Well here we go again. Late in the evening of July 20, "a masked gunman entered a Colorado movie theater playing the new Batman movie and "opened fire " killing at least 12 people and wounding 50." The gunman was not a large anthropomorphized bat but rather a young white male, and he "was armed with a rifle, a shotgun and two handguns" all of which he had legally obtained.
This is nothing new in the Land Of The Free. Among the more notable victims of the nation's love affair with deadly weapons have been Abraham Lincoln, James Garfield, William McKinley, John F. Kennedy, Robert Kennedy, Martin Luther King, Ronald Reagan (wounded) and, of course, John Lennon.
Then there are the recent (and periodically ongoing) mass murders among the population at large: the Columbine High School shootings, the Beltway sniper incidents, the Virginia Tech massacre, and the 2011 Tucson killings. To this can be added the daily shootings that occur in every city in the country. Taking the representative year of 2007, there were 31,224 deaths from gunshots with 17,352 of them (56 percent) being suicides. The numbers have, generally, been going up.
Those who stand against tightening up the nation's presently useless gun laws have a variety of arguments most of which are in good part delusional. Thus:
1. EXCUSE NUMBER ONE -- Guns don't kill people, people kill people.
a. It is certainly true that while sitting on a shelf, locked in a draw or carried in a holster, guns are inert pieces of machinery and, ultimately, it takes a finger to pull the trigger. Yet this fact is actually irrelevant. It's irrelevant because guns are not manufactured to stay on shelves, in draws or holsters. That inert status has nothing to do with why they exist. So, we can go on and ask:
b. Why are guns manufactured? Why do they exist? Primitive firearms were invented in China sometime in the 12th Century. They were invented to be used in warfare, that is to kill and injure other people. As the technology spread westward, first into the Arab lands and then to Europe, the technology was improved, but its raison d'etre (its reason for being) to kill and injure others stayed the same.
The only thing that has changed over time is that in certain lands, particularly the U.S., a monopoly on the possession of such weapons ceased to be held by the state and guns diffused into the population as a whole.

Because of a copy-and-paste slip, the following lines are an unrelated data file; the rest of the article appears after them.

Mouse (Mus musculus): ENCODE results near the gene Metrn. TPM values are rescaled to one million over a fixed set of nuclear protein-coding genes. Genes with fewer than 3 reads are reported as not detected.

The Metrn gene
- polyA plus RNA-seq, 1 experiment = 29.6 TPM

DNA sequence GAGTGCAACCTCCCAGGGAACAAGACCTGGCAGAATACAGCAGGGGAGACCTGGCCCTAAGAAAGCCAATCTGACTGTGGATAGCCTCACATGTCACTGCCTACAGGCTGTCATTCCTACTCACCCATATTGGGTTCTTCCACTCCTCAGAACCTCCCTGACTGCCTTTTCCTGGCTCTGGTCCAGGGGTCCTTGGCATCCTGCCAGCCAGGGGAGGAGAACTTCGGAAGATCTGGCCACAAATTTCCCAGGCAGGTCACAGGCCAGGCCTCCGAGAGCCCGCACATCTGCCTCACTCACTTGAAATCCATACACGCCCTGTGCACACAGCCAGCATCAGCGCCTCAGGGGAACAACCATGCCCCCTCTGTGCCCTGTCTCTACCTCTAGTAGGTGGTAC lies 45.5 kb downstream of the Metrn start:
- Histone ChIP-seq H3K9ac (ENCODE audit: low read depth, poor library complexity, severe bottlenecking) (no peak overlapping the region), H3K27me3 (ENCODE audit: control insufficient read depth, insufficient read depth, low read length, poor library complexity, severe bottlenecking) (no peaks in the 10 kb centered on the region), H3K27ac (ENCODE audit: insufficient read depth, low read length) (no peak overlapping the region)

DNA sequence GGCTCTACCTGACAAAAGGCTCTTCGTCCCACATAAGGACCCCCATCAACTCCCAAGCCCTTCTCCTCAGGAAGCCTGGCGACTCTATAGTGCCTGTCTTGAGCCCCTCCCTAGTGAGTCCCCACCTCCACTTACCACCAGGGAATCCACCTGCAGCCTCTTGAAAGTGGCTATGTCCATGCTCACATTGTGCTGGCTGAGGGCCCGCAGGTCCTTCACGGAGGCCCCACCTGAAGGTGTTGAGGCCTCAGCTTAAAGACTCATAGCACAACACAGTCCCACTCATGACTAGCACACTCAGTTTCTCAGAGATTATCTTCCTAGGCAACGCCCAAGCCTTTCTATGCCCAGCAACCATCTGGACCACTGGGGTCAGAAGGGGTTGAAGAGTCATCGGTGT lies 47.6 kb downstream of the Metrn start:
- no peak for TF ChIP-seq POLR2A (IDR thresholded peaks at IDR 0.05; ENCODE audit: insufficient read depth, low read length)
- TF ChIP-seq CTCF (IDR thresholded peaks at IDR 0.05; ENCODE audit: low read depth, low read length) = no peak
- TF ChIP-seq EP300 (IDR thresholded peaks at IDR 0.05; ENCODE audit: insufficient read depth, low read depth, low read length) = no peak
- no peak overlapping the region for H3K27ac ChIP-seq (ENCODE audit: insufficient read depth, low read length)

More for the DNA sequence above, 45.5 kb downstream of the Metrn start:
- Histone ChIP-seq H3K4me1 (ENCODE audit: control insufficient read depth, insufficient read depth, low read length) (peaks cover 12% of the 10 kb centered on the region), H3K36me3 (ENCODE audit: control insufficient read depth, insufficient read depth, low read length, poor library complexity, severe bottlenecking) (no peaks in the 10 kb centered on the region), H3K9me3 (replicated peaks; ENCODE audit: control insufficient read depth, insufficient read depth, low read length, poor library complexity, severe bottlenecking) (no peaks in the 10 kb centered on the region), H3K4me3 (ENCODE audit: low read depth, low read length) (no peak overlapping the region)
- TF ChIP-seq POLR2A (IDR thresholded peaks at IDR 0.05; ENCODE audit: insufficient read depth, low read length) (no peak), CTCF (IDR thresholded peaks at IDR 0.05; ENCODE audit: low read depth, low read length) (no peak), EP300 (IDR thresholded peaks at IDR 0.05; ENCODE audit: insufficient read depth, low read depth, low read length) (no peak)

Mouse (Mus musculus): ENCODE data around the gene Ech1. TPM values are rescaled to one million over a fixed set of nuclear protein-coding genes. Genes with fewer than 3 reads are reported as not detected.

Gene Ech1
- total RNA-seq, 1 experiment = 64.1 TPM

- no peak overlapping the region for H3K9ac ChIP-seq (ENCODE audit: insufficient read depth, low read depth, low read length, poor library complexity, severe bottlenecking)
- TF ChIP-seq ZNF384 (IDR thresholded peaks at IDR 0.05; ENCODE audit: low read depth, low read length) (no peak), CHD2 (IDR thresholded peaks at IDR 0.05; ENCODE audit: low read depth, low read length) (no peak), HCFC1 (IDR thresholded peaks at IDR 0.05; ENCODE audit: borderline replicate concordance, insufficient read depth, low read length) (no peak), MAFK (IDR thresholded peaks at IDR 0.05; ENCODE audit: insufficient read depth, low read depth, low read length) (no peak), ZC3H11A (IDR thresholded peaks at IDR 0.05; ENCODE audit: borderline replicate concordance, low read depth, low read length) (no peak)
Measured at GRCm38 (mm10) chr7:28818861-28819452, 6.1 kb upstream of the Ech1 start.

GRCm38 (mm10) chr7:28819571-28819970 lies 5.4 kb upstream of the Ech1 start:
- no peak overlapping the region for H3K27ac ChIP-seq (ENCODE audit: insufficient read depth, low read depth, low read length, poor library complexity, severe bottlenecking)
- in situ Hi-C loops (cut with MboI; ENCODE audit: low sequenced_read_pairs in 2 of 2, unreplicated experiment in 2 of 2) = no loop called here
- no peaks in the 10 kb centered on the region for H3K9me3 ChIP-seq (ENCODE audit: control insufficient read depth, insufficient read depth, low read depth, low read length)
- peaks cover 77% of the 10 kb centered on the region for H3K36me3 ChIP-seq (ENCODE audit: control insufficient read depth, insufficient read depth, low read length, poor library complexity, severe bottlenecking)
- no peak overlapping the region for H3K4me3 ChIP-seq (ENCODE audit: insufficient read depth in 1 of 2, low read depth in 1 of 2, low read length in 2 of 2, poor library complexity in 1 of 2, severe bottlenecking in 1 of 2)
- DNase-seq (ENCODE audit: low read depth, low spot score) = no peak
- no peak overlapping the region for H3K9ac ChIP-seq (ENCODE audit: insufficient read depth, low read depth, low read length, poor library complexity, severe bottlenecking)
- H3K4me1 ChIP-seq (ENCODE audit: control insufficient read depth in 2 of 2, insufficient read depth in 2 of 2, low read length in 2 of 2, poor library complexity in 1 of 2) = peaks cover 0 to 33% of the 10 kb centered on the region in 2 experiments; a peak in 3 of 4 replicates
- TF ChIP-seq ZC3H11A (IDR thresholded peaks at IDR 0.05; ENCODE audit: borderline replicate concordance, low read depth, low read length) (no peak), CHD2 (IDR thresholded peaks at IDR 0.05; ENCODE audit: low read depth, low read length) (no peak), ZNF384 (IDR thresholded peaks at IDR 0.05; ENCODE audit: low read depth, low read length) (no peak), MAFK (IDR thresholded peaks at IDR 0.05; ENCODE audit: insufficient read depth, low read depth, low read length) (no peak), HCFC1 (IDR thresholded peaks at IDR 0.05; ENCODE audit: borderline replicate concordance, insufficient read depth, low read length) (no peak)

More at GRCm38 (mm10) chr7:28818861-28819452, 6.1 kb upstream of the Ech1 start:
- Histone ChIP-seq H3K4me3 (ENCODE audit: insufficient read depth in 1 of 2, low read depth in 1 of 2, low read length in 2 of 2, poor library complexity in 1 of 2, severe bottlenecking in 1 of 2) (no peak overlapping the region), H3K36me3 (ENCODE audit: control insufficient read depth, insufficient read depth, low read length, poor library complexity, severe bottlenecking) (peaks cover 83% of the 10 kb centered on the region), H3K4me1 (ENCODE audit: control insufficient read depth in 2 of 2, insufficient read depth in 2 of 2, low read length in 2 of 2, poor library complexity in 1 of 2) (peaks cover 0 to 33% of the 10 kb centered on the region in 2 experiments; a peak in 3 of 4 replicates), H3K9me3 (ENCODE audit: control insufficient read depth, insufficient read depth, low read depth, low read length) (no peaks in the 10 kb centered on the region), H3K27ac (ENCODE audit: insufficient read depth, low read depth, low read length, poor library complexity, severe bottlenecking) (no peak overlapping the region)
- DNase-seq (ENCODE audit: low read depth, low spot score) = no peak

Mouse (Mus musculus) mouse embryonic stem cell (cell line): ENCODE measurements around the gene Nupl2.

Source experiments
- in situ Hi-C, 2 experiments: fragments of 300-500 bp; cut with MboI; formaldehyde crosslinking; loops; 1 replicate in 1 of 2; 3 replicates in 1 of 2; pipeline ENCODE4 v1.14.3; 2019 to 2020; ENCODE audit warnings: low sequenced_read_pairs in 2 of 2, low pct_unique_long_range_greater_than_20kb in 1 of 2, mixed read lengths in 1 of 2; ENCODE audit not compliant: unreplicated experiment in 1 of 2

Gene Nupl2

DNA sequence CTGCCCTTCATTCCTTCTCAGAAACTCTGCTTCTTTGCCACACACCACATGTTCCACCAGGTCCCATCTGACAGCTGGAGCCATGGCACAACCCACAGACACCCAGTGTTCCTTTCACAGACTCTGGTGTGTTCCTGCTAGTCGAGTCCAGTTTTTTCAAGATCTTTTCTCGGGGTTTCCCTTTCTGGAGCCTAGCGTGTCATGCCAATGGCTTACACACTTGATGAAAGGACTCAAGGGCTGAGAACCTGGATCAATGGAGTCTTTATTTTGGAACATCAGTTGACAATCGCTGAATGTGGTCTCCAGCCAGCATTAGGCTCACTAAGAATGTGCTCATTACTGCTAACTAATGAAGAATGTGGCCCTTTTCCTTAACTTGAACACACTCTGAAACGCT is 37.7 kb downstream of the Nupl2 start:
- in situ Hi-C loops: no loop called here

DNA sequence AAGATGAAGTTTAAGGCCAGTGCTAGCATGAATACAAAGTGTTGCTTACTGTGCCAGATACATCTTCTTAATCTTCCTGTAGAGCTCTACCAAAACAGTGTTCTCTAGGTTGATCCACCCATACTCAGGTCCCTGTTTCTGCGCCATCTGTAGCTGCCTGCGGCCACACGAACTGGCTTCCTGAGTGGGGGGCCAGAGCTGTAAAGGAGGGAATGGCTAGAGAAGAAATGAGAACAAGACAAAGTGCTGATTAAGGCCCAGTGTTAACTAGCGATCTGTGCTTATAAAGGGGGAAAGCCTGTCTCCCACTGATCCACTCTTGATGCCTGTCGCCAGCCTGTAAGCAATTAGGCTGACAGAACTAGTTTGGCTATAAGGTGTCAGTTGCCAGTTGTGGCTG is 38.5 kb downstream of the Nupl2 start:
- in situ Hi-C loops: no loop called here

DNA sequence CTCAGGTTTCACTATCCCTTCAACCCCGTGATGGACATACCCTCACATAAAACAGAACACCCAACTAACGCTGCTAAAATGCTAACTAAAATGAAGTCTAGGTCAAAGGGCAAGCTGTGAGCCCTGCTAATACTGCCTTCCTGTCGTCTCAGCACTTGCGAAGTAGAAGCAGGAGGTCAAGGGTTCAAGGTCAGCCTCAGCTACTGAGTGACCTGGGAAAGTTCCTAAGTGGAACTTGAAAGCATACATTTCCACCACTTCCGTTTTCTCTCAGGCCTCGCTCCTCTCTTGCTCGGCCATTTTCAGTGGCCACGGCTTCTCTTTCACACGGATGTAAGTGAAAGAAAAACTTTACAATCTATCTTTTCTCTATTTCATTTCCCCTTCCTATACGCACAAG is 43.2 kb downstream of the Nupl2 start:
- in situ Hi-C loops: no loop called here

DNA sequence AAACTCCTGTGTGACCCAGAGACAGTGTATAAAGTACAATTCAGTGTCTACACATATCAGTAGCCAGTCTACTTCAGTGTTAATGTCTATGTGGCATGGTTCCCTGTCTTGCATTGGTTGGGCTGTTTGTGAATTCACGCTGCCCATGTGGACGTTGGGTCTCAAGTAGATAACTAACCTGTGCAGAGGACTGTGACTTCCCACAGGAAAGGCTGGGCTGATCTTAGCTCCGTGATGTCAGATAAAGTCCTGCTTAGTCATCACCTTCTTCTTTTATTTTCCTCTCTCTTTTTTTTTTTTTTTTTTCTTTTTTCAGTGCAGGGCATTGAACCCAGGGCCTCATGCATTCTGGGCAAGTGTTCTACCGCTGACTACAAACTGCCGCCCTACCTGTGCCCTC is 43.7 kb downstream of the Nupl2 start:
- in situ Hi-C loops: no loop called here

In the United States, this process of diffusion was allowed based on a peculiar interpretation of Second Amendment of the U.S. Constitution. That amendment says that the right of the citizens to bear arms shall not be infringed. But that statement forms a dependent clause in a sentence that links the right to bear arms to the maintenance of "a well regulated militia."
Apart from the National Guard, the modern U.S. does not maintain militias. And, most of the membership of the National Rifle Association (NRA), along with the other gun-toting tough guys walking the streets of (particularly) the middle and southern U.S., don't even belong to the National Guard.
c. The hard truth is that guns were originally invented, and still today are primarily made, to shoot people. Their other uses: in hunting, to shoot holes in paper targets, to blast clay projectiles out of the air for fun, are strictly secondary to their primary purpose.
d. So the argument that guns don't kill people is a-historical and something of a red herring. Guns are essentially our partners, intimate accessories if you will, in what is most often criminal activity, facilitating the efficiency of acts of homicide, assault and suicide. At the rate we pursue these activities, we just couldn't maintain the modern level of mayhem without them.
2. EXCUSE NUMBER TWO -- Guns are most often used for self-defense.
a. If you go on the Web, you can find surveys that allege the use of guns for self-defense numbering in the millions of episodes per year. However, these surveys are often carried out by biased organizations and are methodologically flawed. They have, therefore, been demonstrated to be unreliable.
b. More reliable studies, conducted by unbiased sources such as Harvard University, have shown, among other things, that: very few criminals are shot by law-abiding citizens; most criminals are shot either by the police, or by other criminals; and firearms reported to have been used in self-defense are, most of the time, used against members of a family or erstwhile friends during arguments.